Valuable lessons here:
Valuable lessons here:
Social media, power, algorithms and politics combine to “gerrymander us down to the person”. Author, social scientist and university professor Zaynep Tufekci speaks with Sam Harris in the below podcast. Zaynep asserts that the tools of what she terms “asymmetric surveillance capitalism” — algorithms Google and Facebook build for targeted advertising — have been used by political power-brokers to micro-target individuals for persuasion and control. The click-bait politics of social media are “a perfect setup for authoritarians”, Zaynep states — algorithms stoke divisions and create closed systems that push viewers down a rabbit hole of extreme ideas.
In this episode of the Waking Up podcast, Sam Harris speaks with Zeynep Tufekci about “surveillance capitalism,” the Trump campaign’s use of Facebook, AI-enabled marketing, the health of the press, Wikileaks, ransomware attacks, and other topics.
“I was born in North Korea and stayed loyal to the country but got treated like a criminal. I got abandoned by China because I wasn’t their citizen, but the country that was supposed to be my enemy welcomed me with open arms… I couldn’t believe it.”
— North Korean defector
Political prisoners aren’t the only ones being tortured — the vast majority of judicial torture happens in ordinary cases, even in ‘functioning’ legal systems. Social activist Karen Tse shows how we can, and should, stand up and end the use of routine torture.
IBJ’s accomplishments have to a great extent been possible because of the strong network we have built throughout the years.
The below review of Michael Lewis’s new book, The Undoing Project: A friendship that changed our minds, explores developments in human behavioral science. Lewis’s story of Israeli researchers Amos Tversky and Daniel Kahneman is worth a look for those charged with understanding conflict.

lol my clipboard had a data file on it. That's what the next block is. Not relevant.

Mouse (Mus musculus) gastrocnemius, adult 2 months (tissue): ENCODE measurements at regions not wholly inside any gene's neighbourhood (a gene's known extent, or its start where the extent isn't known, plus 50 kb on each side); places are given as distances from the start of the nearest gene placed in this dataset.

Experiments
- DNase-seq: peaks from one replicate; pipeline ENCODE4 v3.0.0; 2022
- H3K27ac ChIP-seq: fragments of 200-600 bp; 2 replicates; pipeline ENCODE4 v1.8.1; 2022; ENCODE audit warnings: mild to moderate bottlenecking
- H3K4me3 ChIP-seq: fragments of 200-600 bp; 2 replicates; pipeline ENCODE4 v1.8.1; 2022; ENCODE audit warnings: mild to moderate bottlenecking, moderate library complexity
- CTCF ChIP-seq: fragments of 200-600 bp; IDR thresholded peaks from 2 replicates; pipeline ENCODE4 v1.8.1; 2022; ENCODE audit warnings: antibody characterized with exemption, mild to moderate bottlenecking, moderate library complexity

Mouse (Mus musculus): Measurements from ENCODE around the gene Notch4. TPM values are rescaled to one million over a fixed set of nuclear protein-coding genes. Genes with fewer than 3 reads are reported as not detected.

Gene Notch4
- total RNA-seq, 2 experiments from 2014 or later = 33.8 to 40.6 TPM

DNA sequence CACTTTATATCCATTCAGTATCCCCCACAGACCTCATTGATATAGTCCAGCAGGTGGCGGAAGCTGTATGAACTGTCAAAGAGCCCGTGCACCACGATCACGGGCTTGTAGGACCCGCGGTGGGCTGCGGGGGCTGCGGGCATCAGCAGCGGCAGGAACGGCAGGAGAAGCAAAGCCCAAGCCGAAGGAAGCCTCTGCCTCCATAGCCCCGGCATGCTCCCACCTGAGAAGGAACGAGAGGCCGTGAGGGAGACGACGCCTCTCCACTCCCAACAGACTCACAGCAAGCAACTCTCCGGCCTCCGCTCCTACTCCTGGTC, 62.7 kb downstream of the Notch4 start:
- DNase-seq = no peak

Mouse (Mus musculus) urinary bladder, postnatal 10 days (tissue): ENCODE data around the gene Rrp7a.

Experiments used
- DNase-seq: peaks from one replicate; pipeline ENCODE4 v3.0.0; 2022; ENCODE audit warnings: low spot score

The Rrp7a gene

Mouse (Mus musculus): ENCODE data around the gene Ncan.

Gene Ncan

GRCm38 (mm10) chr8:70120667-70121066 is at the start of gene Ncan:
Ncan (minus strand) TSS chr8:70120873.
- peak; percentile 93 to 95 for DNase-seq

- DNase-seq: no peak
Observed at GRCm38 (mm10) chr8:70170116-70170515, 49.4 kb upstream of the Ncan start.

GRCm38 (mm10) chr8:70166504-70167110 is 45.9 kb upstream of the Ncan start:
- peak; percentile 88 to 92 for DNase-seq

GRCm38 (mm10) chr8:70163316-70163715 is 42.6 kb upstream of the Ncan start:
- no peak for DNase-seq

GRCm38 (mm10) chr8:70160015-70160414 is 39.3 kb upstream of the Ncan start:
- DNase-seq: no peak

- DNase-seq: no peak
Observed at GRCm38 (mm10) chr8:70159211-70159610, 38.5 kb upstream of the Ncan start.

We are living in an age in which the behavioral sciences have become inescapable. The findings of social psychology and behavioral economics are being employed to determine the news we read, the products we buy, the cultural and intellectual spheres we inhabit, and the human networks, online and in real life, of which we are a part.
Below, in a 2012 interview, former Secretary of State George Schultz explains that the roots of the modern world order, the “economic and security commons”, as he puts it, lay in the power systems set up after World War II to prevent a repeat of this catastrophic conflict.
Due to developments in communications technology, he asserts, governments no longer possess a monopoly over the best, most accurate information — economic, political, or otherwise. This disruptive change in the distribution of power, in concert with the negative effects of monolithic economic policies in Europe, weakened the established order. An assessment of the current political climate in the West (5 years since this interview) might claim it is both animated by and a reaction to this weakening.
Resistance to globalism, a product of the success of Schultz’s world order, is, interestingly, a factor in the growth of extremist groups in the Muslim world. Curiously, these regressive groups readily embrace the new information society, capitalizing on social media and advanced communication technology to recruit adherents.
Related, and of interest, are the negative effects of filter bubbles — “fake news” and news designed to appeal to existing biases. Social media outlets (Facebook, Google, YouTube, sites with the familiar “Suggested for you” links) now source news information to a vast number of citizens, resulting in increasing inside group/outside group identification and the acceptance of misinformation as truth, factors that significantly degrade the ability of these citizens to make informed, pluralistic political choices. The precipitous break-up of our society into poorly informed, self-interested, reactionary, mistrustful factions, compounded by pre-existing factors like gerrymandering that increase political polarization, might be avoided if electronic media companies were required by law to include diverse viewpoints in their algorithms and police misinformation.